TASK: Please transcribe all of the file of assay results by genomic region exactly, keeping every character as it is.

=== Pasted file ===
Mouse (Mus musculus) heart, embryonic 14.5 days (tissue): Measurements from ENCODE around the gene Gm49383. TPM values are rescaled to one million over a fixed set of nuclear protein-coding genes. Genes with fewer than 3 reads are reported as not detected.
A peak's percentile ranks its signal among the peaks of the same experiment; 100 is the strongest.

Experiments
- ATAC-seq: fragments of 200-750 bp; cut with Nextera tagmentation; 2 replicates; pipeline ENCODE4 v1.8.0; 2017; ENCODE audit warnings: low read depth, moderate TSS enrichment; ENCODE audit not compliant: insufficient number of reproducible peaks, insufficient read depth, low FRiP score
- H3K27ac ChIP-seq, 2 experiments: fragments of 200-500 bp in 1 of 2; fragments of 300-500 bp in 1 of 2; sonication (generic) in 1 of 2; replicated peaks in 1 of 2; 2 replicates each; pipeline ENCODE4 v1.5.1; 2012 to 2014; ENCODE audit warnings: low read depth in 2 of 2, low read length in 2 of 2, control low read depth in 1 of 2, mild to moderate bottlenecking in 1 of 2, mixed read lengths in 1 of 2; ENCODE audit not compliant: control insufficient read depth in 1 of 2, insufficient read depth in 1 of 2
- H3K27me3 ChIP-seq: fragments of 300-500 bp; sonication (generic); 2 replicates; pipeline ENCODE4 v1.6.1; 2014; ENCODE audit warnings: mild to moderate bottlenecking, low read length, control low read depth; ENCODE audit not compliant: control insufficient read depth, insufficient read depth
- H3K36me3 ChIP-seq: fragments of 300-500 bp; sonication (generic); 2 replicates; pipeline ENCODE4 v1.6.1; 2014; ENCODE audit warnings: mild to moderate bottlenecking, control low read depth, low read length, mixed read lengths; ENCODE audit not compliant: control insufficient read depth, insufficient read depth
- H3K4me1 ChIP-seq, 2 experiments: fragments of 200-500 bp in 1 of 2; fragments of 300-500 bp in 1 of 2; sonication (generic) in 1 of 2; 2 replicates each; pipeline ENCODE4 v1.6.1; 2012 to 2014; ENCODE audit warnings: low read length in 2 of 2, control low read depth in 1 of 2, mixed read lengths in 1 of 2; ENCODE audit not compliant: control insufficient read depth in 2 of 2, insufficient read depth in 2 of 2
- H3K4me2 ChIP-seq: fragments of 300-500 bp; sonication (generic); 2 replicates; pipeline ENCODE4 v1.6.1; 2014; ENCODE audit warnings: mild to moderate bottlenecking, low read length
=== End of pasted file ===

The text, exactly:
Mouse (Mus musculus) heart, embryonic 14.5 days (tissue): Measurements from ENCODE around the gene Gm49383. TPM values are rescaled to one million over a fixed set of nuclear protein-coding genes. Genes with fewer than 3 reads are reported as not detected.
A peak's percentile ranks its signal among the peaks of the same experiment; 100 is the strongest.

Experiments
- ATAC-seq: fragments of 200-750 bp; cut with Nextera tagmentation; 2 replicates; pipeline ENCODE4 v1.8.0; 2017; ENCODE audit warnings: low read depth, moderate TSS enrichment; ENCODE audit not compliant: insufficient number of reproducible peaks, insufficient read depth, low FRiP score
- H3K27ac ChIP-seq, 2 experiments: fragments of 200-500 bp in 1 of 2; fragments of 300-500 bp in 1 of 2; sonication (generic) in 1 of 2; replicated peaks in 1 of 2; 2 replicates each; pipeline ENCODE4 v1.5.1; 2012 to 2014; ENCODE audit warnings: low read depth in 2 of 2, low read length in 2 of 2, control low read depth in 1 of 2, mild to moderate bottlenecking in 1 of 2, mixed read lengths in 1 of 2; ENCODE audit not compliant: control insufficient read depth in 1 of 2, insufficient read depth in 1 of 2
- H3K27me3 ChIP-seq: fragments of 300-500 bp; sonication (generic); 2 replicates; pipeline ENCODE4 v1.6.1; 2014; ENCODE audit warnings: mild to moderate bottlenecking, low read length, control low read depth; ENCODE audit not compliant: control insufficient read depth, insufficient read depth
- H3K36me3 ChIP-seq: fragments of 300-500 bp; sonication (generic); 2 replicates; pipeline ENCODE4 v1.6.1; 2014; ENCODE audit warnings: mild to moderate bottlenecking, control low read depth, low read length, mixed read lengths; ENCODE audit not compliant: control insufficient read depth, insufficient read depth
- H3K4me1 ChIP-seq, 2 experiments: fragments of 200-500 bp in 1 of 2; fragments of 300-500 bp in 1 of 2; sonication (generic) in 1 of 2; 2 replicates each; pipeline ENCODE4 v1.6.1; 2012 to 2014; ENCODE audit warnings: low read length in 2 of 2, control low read depth in 1 of 2, mixed read lengths in 1 of 2; ENCODE audit not compliant: control insufficient read depth in 2 of 2, insufficient read depth in 2 of 2
- H3K4me2 ChIP-seq: fragments of 300-500 bp; sonication (generic); 2 replicates; pipeline ENCODE4 v1.6.1; 2014; ENCODE audit warnings: mild to moderate bottlenecking, low read length